Here is a photograph of some of Séverin Van Aerschodt’s forks, provided by Paul-Félix Vernimmen. They span from 196Hz to 512Hz in steps of 4Hz, and have threaded tangs for mounting on a resonance box.
There is no reference to any partials other than the tierce. Some bells do have tierces bordering on the major (especially the bass bell at Eaton Hall) but there is not a good correlation between the actual tierce intervals measured, and the descriptions in the tuning books. This justifies André Lehr’s comment about the Van Aerschodts “they were typical 19th century carillon-founders whose romantic ideals about sound obviously overran any concerns for an accurate tone”. (1)
Finally, there is nothing in the foundry records for Eaton Hall to justify the comment by Haweis that the founder wasn’t given time to tune the bells properly. Comments such as “belle” and “trés belle” for almost all the bells suggest Van Aerschodt was happy with his work.
Tuning figures for these bells
It turns out that the bells at Eaton Hall and Philadelphia are very similar in design and tuning, and it is useful to consider them together. In all the charts below, the horizontal axis is the semitone from the Do below the lowest bell, which is A in conventional notation. This allows both carillons to be shown on the same chart, even though the notes of the bass bells are different. The figures for the partials used are those measured on my visits, not derived from the tuning books.
In this section, all intervals are given in cents. A cent is 1/100th of a semitone, so that an octave is 1200 cents. Intervals with a negative cents value are intervals down.
The first question to be addressed is the nominal tuning. Was a temperament used, or are the bells equal tempered? And are the nominals stretched? The first chart below shows the interval of the nominal of each bell relative to A=440Hz:
This chart shows that both carillons are tuned to the same tuning standard. Extrapolating the regression down to the low A gives a frequency for that note of A=444.3Hz. It look as as if the intent was to tune to something close to A=440. In the tuning books, all notes after tuning are given as a quarter of a tone below the pitch standard used. This would give A for the pitch standard as 452Hz. Paul-Félix Vernimmen tells me that the pitch standard used was vieux ton d’orgue – old organ tone. Why Séverin Van Aerschodt tuned his bells to A=440 using a tuning standard using A=452 is not known, but the figures are quite clear. If we assume that Do for the Mahillon forks is F, they also correspond to A=440.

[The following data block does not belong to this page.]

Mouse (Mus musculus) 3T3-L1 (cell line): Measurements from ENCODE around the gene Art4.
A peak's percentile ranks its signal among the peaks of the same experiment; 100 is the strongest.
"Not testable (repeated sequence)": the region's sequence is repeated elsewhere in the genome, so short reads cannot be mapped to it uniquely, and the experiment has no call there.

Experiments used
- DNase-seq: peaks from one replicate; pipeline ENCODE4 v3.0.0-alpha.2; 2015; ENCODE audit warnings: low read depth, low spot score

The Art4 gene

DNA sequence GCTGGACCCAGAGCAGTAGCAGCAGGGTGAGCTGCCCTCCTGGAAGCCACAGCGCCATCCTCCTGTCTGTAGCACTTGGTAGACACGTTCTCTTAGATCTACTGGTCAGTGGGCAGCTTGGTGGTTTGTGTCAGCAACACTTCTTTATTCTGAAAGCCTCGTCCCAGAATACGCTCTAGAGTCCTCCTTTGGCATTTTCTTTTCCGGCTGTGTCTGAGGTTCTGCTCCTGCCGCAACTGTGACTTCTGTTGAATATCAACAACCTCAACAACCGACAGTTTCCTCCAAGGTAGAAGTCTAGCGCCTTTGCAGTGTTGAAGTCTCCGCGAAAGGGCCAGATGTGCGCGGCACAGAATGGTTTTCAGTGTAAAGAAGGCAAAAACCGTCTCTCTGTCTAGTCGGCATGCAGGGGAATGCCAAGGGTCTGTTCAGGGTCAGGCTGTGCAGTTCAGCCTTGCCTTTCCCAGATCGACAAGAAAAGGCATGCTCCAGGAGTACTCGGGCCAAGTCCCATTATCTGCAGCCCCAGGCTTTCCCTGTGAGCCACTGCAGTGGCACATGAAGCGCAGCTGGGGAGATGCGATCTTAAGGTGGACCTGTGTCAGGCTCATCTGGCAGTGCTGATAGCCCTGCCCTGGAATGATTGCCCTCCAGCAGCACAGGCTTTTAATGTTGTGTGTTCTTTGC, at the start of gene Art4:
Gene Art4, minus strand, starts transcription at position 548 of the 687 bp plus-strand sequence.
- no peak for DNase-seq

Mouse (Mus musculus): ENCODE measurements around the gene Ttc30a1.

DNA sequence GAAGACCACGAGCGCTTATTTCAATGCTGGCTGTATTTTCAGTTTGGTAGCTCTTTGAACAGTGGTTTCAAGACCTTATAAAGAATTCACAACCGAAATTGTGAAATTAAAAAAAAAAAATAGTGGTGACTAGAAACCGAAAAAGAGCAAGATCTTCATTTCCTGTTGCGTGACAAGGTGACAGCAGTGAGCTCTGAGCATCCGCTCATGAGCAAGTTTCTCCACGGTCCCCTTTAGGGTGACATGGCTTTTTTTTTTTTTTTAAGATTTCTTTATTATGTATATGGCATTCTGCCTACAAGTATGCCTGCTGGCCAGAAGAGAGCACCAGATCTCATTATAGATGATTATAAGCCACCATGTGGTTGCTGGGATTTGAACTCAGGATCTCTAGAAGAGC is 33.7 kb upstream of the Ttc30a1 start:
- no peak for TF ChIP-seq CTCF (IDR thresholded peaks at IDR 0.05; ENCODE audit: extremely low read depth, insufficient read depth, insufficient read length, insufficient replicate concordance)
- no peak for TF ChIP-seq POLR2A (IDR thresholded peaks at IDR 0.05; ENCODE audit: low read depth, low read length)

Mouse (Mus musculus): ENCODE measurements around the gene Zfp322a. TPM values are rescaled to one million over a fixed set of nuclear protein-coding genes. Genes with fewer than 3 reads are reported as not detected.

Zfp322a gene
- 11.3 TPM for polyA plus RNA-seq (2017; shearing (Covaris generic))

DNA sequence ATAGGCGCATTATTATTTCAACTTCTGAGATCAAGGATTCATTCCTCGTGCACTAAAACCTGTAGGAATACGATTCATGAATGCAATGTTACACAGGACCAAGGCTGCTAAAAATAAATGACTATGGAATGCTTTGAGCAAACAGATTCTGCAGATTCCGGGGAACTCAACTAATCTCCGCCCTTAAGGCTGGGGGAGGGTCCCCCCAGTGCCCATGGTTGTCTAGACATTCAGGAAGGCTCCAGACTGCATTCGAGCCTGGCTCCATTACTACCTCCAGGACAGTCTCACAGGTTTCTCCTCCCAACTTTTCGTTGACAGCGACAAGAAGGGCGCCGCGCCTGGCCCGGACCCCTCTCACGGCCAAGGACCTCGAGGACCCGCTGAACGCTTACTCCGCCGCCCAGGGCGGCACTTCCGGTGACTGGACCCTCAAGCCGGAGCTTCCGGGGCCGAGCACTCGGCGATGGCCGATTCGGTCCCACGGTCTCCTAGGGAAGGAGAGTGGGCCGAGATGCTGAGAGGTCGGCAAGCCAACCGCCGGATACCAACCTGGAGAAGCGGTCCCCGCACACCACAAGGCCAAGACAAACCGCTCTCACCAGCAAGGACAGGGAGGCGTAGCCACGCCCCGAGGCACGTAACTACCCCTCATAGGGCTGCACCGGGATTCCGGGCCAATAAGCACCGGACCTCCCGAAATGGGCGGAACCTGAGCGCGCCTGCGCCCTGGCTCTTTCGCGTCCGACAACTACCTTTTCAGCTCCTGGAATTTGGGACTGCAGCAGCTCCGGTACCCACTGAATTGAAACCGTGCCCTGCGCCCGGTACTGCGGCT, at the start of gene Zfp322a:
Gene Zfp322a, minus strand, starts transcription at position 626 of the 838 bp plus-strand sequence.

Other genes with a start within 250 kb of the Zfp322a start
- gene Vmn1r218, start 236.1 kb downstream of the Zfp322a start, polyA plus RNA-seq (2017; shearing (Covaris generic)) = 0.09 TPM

The regression line shows that the bells are stretched by 20 cents per octave. The wide variation in the nominals means that the temperament is not clear, though equal temperament is a reasonable fit.
The next chart shows the deviation in cents of each nominal from the 20 cents-per-octave regression line:
Clearly there is a wide variation in the nominals, between 40 cents flat and 40 cents sharp. An alternate version of this analysis was done assuming that hums, not nominals, set the pitch for the top bells, but this did not reduce the variation in the results. The standard deviation of the error in the nominals is 19 cents (this compares with around 11 cents for the historical UK founders studied here). So the nominals are not closely tuned, further confirmation that the tuning was done by ear.
An investigation was done into the nominal variation against octave nominal and prime tuning, as was done in the study of historical UK founders. No significant correlation was found, so the stretch in the nominals is unexplained, unless the tuning standard being used was also stretched.
The remaining plots in below show the hum, prime, tierce and octave nominal intervals to the nominal:
True-harmonic tuning would have the hums at -2400 cents and the primes at -1200. Both hums and primes show wide variation – one or two semitones out, with no consistency across the carillons. Some of the tierces are quite sharp, nearer to major than minor, but again with no consistency across the carillons. As Luc Rombouts says (ref 6) and the tuning books also show, Séverin believed that he could produce either minor or major tierce bells, but there is little or no correlation between bells he believed to be major and the actual tierce tuning. Finally, there is a wide variation in octave nominal tuning (which will affect the strike notes) with no gradation between large and small bells.
So unfortunately the poor musical reputation of Van Aerschodt bells is confirmed by these figures, despite individual bells sounding sweet.
The visit to Eaton Hall on 6 April 2022 was organised by Chris Pickford and Paul-Félix Vernimmen and I appreciate the invitation to join them. We are all grateful to the Duke of Westminster for allowing the visit and to Nicola Steele, archivist, for hosting us. Nicola provided us with a number of archive documents relating to the installation of the carillon. I had previously visited the carillon on 3 June 2012 on a trip organised by the Central Council of Church Bellringers.
I am grateful to Donald Meineke, Music Director, and Lisa Lonie, carilloneur, for arranging the visit I made to Holy Trinity, Philadelphia on 6 July 2022, and to Lisa for providing information about the bells, especially the restoration in 2000/2001.
Paul-Félix Vernimmen is a grandson of Félix Van Aerschodt and has the foundry books for the period when the Eaton Hall and Philadelphia bells were cast. He kindly provided copies of the relevant pages, and photos of the Eaton Hall installation, tuning forks and strickles.
Carl Scott Zimmerman’s towerbells website provided useful information on several chimes and carillons.
Michael Loris provided helpful review comments on this webpage and pointed out a number of errors in the spelling of names.
- Christopher Dalton, The Bells and Belfries of Dorset, Upper Court Press 2000, pp 149-154
- H R Haweis, Bells and Belfries, The English Illustrated Magazine, 1890, pp 380-389
- John R Ketteringham, Lincolnshire Bells & Bellfounders, 2nd edition 2009, pp 37 – 42
- André Lehr, The Art of the Carillon in the Low Countries, Lannoo 1991, p 209
- Thomas North, The Church Bells of the County and City of Lincoln, Leicester 1882, p327
- Luc Rombouts, Singing Bronze, Lipsius Leuven 2014, pp 166-168
- Information on Notre Dame, Indiana from towerbells.org
- Information on the Cathedral of Our Lady of the Angels, Los Angeles, California from towerbells.org